How Not to Make Cornbread

Ah, cornbread. The perfect combination of the sweet and the gritty, of comfort and strength. I always think of cornbread personified as a kind cowboy -- tough and rugged, and curiously gentle. I don't know how it works, but the bread's (and the cowboy's, I suppose, to really force the analogy) rough texture combined the light honeyed taste just do. Wonderfully, cosmically, without fail.

Except for my most recent loaf. Over-baked, bland, and broken, the cornbread that emerged from my oven earlier this week in no way embodied cowboy-incarnated perfection. It's sad, really, because cornbread is not hard to make. In fact, I've produced several loaves and batches of corn muffins to great effect. Throw a little butter or honey onto a warm slice of cornbread and you're golden, both literally and otherwise.

But not this time. I blame it on my own overzealous ambition. I wanted to make cornbread, with a twist. Cornbread that really popped. Cornbread that was different, brilliant, a shining light in the cornbread community.

This month's ingredients for the Royal Foodie Joust, hosted by The Leftover Queen, are raspberry, lime, and almond. Fruity, nutty goodness, eh? My brain hummed and percolated, until I decided -- wouldn't those ingredients taste great folded into a loaf of cornbread? A little sweet, a little savory, it seemed like a sure success.

The loaf, along with the two sampling muffins for myself and the Best Husband Ever (I wanted to give the loaf of bread to my wonderful mother-in-law), looked really lovely as it went into the oven. Raspberry zinger cornbread crusted in almonds -- it couldn't fail. The lime with the cornbread reminded me of Mexican-style tastes, while the raspberries seemed to lend color, sweetness, and extra zing. The almonds would add sustenance and a beautifully crunchy top crust, I thought. With a little lime zest grated over the top of the bread, I closed the oven and waited with great expectation.

The two muffins finished baking first. Setting one aside for the hubby, I settled down to enjoy my Joust-winning raspberry zinger corn muffin. Warm and steaming and full of plump, pink raspberries, the muffin tasted -- pretty good. Not bad, to be sure. But not amazing. Not brilliant. Not zipping with limey tang as I had thought. Instead it just tasted like cornbread with some raspberries thrown in.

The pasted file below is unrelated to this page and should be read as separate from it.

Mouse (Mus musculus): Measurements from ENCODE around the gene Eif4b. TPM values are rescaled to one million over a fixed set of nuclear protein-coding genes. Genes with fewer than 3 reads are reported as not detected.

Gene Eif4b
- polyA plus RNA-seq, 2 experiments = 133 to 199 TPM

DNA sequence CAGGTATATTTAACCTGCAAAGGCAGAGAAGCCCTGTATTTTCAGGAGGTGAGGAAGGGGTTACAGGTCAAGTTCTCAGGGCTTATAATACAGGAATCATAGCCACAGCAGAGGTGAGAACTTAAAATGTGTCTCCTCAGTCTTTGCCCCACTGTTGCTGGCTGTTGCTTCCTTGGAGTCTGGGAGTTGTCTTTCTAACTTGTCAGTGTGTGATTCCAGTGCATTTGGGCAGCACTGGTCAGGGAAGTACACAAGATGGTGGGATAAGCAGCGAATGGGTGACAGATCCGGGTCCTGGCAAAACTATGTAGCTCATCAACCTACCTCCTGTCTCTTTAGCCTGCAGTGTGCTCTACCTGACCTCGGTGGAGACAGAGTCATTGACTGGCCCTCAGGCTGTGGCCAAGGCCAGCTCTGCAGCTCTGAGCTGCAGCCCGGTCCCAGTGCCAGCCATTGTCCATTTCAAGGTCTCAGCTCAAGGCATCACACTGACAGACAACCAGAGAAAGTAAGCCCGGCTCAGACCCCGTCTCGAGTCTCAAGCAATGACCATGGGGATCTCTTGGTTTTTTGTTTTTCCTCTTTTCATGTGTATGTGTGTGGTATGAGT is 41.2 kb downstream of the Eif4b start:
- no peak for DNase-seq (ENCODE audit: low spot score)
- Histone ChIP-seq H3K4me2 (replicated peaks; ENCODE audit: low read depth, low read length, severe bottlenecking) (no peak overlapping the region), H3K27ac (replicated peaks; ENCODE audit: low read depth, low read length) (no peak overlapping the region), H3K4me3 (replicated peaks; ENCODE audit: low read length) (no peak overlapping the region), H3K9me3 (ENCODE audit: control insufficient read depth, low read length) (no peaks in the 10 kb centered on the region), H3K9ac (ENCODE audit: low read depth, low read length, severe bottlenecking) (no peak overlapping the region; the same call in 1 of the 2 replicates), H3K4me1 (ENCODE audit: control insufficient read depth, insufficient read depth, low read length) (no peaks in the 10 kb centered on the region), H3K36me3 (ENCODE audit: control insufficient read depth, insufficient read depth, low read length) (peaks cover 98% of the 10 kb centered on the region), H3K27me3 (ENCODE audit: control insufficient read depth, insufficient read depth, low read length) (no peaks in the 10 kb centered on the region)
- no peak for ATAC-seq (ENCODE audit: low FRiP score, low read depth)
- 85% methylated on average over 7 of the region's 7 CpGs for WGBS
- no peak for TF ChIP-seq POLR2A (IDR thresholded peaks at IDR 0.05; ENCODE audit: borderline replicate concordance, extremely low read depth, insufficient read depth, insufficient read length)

Darn. What happened? In hindsight, I think the failure in terms of taste is due to a deficit of limes. Next time I will put at least one whole lime into the batter in addition to the two tablespoons of lime juice. Also, the sprinkling of lime zest didn't seem to add much, if any, flavor as I trouble grating the rind. It came off sort of gloopy instead of as the crisper curls that I expected.

The loaf of cornbread still baked away in the oven. It seemed to be taking much longer than its usual twenty-five-ish minutes. Perhaps I was just feeling hasty, eager to practice some yoga and get on with my day. I poked the warming bread with what felt like an eternity of toothpicks, but they continued to come out sticky. After about forty minutes, I decided that enough was enough and removed the cornbread, setting it to cool in its pan for a few minutes before attempting to move it to a cooling rack.

Upending the loaf, which at this point seemed overly brown and crispy on top, was a mistake. Everything seemed to be going well until half of the bread dislodged and uncooked batter poured out. I yelped, righted the pan, and hastily stuffed the now mangled bread bake into the oven, where I let it bake for another twenty minutes or so.

The final result was more than salvageable. Only the bottom of half of the loaf had fallen out, so I could passably disguise the mistake. Also, it all tasted pretty good, and didn't come out too dry. I could still gift it to my mother-in-law, although with same sadness as she -- and any mom, really -- deserves a non-crippled loaf of cornbread. Still, it seemed like a waste to do anything else with the forlorn bread. She was, as always, gracious and exclaimed over it regardless.

But is the cornbread worthy of the Joust? I really don't think so. It doesn't truly embrace or show off the combination of raspberries, lime, and almonds in a unique way. So another attempt is in order for June's Joust for me. I was toying with the idea of cornbread pancakes with raspberry, lime, and ground almonds, or perhaps almond butter, but at this point I don't know if I'm up for another cornbread adventure or, as the case may be, misadventure. For now, enjoy this updated and not-bad-at-all recipe.

Raspberry Zinger Cornbread

3/4 cup cornmeal
1 1/4 cup all-purpose flour
1/4 cup sugar
2 t baking powder

1 cup skim milk
1/4 cup applesauce
1/4 cup egg replacer (or 1 egg, or 2 whites)

1 cup raspberries
1 whole lime, chopped, rind removed
2 T lime juice
1/4 cup sliced almonds

Preheat the oven to 400 degrees Fahrenheit.

Combine the dry ingredients. Add the milk, egg, applesauce, berries, lime, and lime juice. Stir until fully mixed.

Pour into a bread pan or a muffin tin. Sprinkle almonds and grated rind from the lime over the top of the batter, covering the entire area.

Bake for 20-25 minutes for muffins, or 40-50 minutes for a loaf, or until the top is golden brown and a toothpick comes out clean.

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